“This virus is transmitted from one animal to another by mosquitoes and flies and the source of its transmission should be eliminated, and quarantine and vaccines are said to be good ways to fight this disease,” said Asadullah Samadi, a university professor.
The representative of the Ministry of Agriculture and Livestock said that a campaign to curb the spread of this virus will be launched in cooperation with international organizations in all provinces in the near future.
The virus has in recent years been detected in Kunar, Nangarhar, Laghman and southeastern provinces of Paktia, Paktika, Khost, Logar and Ghazni.
The disease was endemic in many African countries for years, but spread to other parts of the world over the years. The disease first appeared in South Asia in July 2019, with Bangladesh reporting an outbreak. A month later, it was identified in India – which has the world’s largest bovine population – and then in China.
The infection is caused by the Capripox virus – which is genetically similar to the viruses that cause goat pox and sheep pox – and has been termed “an emerging threat to livestock worldwide” by health experts.
Two IEA forces and 4 Daesh fighters killed in Kabul clash
Four Daesh militants were killed and a fifth was arrested in an operation in Kabul on Wednesday.
According to Zabihullah Mujahid, the spokesman of the Islamic Emirate of Afghanistan (IEA), forces had conducted a raid on an “important nest of the enemy” in Karte-e-Sakhi area in PD3.
The operation was launched at about 11.30am but a shootout between IEA and Daesh militants broke out, which lasted several hours. The situation was eventually brought under control and a cache of weapons and ammunition was recovered.
Mujahid said in a series of tweets that the Daesh cell had been planning to attack Shiites in the Kart-e-Sakhi area during the upcoming Muharram.
Meanwhile, the ministry of interior said in a statement that two security personnel, including a policewoman, were killed in the standoff and four IEA soldiers were wounded.
Iranian energy ministry delegation to visit Kabul over water rights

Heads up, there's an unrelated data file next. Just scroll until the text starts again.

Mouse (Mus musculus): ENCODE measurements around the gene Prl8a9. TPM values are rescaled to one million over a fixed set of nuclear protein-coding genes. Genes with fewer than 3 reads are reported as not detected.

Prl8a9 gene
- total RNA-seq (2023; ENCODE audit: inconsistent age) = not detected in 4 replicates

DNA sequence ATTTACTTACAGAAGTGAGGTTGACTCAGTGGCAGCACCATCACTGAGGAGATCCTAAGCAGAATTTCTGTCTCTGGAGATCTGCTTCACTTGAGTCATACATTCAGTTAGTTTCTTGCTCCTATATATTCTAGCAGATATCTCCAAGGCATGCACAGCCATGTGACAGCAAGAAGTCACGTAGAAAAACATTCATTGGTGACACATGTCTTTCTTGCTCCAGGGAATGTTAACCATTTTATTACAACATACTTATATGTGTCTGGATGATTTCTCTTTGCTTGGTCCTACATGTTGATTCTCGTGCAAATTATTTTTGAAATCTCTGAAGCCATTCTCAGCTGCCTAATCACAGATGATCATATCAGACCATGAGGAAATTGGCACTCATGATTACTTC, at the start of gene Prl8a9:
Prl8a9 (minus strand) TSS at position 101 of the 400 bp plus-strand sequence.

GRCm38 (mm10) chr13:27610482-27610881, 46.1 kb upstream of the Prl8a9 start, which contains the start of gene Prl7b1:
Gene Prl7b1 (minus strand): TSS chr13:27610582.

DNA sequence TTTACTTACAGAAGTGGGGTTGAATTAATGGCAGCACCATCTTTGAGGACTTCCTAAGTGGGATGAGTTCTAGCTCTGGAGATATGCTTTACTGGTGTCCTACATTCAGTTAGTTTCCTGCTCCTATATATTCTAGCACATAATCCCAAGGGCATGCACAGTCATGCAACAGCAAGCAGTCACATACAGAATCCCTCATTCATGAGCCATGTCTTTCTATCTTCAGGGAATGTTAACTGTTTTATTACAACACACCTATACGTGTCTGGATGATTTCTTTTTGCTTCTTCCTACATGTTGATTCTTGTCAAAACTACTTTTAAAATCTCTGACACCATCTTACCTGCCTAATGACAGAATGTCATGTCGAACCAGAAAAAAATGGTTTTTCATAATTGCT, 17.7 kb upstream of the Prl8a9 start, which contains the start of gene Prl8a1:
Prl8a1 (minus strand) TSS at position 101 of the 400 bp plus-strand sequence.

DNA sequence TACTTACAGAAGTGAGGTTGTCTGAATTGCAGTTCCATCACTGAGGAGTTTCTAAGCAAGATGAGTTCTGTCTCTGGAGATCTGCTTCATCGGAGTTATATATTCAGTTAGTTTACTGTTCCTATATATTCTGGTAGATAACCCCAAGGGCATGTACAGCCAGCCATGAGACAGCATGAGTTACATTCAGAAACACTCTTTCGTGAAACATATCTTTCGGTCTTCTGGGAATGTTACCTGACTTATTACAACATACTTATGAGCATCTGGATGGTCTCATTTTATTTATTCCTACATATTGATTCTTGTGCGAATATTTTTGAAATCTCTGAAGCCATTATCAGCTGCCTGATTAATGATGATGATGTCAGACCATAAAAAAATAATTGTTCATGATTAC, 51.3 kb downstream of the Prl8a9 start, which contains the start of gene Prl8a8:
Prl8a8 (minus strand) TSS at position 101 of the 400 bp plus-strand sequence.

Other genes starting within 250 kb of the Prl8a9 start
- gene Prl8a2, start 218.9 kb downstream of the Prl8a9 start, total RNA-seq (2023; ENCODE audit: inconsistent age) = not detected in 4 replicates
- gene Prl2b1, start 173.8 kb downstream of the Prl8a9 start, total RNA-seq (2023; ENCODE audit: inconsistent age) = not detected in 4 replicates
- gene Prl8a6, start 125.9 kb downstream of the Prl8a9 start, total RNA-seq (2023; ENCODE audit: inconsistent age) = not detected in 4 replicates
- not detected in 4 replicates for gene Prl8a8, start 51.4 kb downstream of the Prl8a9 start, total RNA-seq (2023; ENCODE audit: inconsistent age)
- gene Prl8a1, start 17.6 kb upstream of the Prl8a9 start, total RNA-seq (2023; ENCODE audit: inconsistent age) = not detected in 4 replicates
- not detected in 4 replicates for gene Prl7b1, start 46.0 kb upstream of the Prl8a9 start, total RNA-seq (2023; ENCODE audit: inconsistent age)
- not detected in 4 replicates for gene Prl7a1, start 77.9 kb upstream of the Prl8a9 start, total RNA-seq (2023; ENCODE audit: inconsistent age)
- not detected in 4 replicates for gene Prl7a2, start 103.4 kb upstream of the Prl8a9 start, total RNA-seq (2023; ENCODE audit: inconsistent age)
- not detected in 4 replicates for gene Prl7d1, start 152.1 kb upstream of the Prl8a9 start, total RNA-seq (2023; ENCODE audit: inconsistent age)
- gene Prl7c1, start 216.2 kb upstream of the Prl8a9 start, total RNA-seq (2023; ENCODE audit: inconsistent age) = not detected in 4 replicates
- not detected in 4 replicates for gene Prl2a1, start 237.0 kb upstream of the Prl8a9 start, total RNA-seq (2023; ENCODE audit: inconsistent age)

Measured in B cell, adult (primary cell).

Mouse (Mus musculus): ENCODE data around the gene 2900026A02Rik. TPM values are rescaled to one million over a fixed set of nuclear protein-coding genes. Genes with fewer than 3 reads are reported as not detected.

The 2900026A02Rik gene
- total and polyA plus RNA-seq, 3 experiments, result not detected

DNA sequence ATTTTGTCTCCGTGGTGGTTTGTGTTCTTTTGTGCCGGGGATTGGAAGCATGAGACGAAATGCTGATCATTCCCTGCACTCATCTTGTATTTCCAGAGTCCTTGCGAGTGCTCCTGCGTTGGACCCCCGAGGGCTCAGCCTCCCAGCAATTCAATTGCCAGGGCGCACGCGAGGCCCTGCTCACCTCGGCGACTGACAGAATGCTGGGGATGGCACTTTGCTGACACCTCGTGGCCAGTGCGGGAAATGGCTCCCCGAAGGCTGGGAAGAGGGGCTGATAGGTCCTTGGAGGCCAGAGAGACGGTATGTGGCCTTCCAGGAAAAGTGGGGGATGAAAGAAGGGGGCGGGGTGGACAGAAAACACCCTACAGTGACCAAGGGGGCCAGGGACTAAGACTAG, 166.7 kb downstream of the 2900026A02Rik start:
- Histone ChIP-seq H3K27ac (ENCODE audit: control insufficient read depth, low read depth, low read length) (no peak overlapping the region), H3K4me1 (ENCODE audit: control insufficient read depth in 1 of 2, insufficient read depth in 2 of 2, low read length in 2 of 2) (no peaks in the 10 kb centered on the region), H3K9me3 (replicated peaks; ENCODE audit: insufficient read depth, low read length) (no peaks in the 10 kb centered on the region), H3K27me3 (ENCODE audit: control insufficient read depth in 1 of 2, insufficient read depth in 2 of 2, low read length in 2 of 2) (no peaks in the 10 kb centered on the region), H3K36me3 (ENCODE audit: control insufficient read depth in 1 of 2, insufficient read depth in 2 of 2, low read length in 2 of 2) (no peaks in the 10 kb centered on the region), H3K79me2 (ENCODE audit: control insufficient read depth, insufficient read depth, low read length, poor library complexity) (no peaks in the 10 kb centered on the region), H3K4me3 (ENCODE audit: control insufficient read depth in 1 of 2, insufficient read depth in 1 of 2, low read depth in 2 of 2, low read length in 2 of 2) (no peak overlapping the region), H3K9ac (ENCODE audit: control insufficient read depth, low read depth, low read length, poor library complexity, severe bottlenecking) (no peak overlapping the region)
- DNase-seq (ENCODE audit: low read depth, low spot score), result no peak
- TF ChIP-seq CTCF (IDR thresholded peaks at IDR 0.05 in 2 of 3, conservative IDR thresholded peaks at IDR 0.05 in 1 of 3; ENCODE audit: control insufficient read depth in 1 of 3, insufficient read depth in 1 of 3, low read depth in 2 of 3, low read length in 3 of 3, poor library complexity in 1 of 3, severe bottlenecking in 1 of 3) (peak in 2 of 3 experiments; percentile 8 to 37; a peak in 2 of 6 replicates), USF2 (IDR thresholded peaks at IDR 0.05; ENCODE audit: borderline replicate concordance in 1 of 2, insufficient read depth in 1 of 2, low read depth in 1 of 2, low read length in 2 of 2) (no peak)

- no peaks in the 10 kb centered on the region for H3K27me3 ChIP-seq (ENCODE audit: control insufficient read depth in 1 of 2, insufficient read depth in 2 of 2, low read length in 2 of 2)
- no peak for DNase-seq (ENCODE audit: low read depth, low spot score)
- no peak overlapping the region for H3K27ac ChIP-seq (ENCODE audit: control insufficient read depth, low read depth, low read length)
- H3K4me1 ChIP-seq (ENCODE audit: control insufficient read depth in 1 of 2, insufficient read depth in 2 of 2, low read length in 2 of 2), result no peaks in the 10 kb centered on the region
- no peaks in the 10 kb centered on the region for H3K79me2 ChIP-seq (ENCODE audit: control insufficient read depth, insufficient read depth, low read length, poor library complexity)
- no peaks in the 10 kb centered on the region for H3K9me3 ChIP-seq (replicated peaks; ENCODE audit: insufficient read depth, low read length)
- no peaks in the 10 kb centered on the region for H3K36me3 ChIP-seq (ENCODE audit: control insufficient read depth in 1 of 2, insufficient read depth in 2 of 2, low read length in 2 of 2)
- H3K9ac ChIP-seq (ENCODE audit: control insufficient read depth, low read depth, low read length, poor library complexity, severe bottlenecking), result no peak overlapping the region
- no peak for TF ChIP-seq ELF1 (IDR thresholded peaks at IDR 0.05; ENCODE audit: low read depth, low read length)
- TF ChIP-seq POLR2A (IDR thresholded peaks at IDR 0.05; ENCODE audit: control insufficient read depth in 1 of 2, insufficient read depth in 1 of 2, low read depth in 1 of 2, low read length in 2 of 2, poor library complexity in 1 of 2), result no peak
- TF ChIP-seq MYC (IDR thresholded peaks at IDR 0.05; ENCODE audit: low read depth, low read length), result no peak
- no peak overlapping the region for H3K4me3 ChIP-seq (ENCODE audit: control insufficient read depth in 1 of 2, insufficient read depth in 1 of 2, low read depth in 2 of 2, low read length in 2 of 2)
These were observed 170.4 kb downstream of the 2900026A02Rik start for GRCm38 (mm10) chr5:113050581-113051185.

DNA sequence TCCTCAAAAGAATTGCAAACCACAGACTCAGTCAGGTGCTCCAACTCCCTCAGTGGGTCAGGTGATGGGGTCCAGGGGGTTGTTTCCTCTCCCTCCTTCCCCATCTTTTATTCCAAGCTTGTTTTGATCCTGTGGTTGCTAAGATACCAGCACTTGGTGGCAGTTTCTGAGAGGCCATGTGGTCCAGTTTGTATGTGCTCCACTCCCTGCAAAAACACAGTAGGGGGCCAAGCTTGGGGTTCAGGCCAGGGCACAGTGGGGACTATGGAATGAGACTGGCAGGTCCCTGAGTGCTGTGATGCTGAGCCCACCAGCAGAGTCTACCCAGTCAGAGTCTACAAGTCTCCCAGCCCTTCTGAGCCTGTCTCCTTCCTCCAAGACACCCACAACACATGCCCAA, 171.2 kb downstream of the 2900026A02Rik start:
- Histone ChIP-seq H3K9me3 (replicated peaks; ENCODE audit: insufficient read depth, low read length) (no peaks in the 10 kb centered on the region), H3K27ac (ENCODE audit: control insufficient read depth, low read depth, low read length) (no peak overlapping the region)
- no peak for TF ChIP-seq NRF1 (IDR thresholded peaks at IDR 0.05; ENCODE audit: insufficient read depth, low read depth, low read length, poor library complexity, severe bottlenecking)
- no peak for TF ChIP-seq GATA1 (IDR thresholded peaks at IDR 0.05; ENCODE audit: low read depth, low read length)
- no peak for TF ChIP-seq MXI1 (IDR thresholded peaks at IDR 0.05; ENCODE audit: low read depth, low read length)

Iran is reportedly sending a delegation from the ministry of energy affairs to Afghanistan to discuss their water share rights regarding the Helmand River.
According to Iran’s IRNA news agency, Foreign Minister Hossein Amirabdollahian told Afghanistan’s acting Foreign Minister Amir Khan Muttaqi in a phone conversation that he is dispatching the delegation in the near future in order to resolve issues around water.
IRNA reported that Amirabdollahian raised the issue of recent heavy rainfall in Afghanistan and expressed hope that the “artificially created obstacles” in the way of the flow of water towards Iran will be eliminated and Iran will receive its water share from the Helmand River.
Amirabdollahian also reportedly told Muttaqi that receiving their share of water will be an important index for Kabul in terms of showing how committed the Islamic Emirate of Afghanistan (IEA) is about meeting “their international commitments”, IRNA reported.
Amirabdollahian said the people of Iran’s Sistan and Baluchestan and their representatives in Parliament are seriously demanding their share of water and that unless the issue is resolved quickly, “it will affect the other issues in bilateral cooperation negatively”, IRNA reported.
According to IRNA, Muttaqi in turn welcomed the delegation’s upcoming visit and said Afghanistan is committed to giving Iran their share of water from the Helmand River, which flows into the country.
Amirabdollahian said that a joint team of technicians will survey the river’s path and ensure both countries benefit from the water.